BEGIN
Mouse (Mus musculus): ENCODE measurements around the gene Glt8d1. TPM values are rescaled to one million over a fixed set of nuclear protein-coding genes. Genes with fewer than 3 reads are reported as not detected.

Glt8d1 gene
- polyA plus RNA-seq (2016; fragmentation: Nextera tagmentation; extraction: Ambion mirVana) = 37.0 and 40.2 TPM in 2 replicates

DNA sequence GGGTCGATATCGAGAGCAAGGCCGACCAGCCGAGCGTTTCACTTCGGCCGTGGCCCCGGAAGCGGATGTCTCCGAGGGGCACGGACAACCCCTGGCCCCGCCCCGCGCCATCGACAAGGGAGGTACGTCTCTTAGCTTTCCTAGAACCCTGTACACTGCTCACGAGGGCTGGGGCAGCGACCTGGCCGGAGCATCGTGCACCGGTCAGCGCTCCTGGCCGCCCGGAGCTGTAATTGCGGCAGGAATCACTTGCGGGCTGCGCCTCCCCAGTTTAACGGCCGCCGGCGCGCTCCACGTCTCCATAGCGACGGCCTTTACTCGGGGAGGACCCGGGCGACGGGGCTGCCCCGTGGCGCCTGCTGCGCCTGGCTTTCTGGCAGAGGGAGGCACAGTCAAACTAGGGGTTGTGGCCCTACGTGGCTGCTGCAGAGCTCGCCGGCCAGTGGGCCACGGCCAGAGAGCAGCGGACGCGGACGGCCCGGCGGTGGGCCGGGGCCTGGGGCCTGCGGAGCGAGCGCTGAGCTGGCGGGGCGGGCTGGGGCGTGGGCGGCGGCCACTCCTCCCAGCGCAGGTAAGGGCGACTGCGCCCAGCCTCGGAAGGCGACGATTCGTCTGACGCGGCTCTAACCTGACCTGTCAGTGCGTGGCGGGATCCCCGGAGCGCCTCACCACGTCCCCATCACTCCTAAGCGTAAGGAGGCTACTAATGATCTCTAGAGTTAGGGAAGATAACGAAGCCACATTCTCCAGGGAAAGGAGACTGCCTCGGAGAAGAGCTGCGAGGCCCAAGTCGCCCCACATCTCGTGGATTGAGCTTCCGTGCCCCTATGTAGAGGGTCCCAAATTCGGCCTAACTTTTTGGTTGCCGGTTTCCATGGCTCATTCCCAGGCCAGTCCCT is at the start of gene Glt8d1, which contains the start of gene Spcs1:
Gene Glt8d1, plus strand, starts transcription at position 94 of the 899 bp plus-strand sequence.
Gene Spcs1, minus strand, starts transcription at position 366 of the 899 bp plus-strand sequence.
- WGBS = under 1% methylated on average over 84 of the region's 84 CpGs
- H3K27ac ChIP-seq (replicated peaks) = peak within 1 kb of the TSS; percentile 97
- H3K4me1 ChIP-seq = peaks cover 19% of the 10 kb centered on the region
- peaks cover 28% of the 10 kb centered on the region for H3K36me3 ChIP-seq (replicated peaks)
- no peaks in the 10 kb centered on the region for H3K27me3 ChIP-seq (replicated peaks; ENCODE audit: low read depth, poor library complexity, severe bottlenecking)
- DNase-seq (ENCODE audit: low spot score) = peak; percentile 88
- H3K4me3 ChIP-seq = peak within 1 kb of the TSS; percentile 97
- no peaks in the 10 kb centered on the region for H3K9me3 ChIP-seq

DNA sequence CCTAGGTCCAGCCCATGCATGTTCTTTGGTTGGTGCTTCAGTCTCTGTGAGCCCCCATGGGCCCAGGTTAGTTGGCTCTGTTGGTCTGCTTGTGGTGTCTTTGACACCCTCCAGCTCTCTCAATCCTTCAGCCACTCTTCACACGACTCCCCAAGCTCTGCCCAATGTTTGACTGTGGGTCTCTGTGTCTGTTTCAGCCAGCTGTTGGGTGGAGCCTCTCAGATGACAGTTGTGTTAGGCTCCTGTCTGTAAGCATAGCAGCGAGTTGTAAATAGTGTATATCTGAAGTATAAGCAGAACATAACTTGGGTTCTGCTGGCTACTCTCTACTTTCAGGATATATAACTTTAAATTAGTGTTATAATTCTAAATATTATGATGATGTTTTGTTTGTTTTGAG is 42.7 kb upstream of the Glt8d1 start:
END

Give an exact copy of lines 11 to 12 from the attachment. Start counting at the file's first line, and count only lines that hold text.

- no peaks in the 10 kb centered on the region for H3K27me3 ChIP-seq (replicated peaks; ENCODE audit: low read depth, poor library complexity, severe bottlenecking)
- DNase-seq (ENCODE audit: low spot score) = peak; percentile 88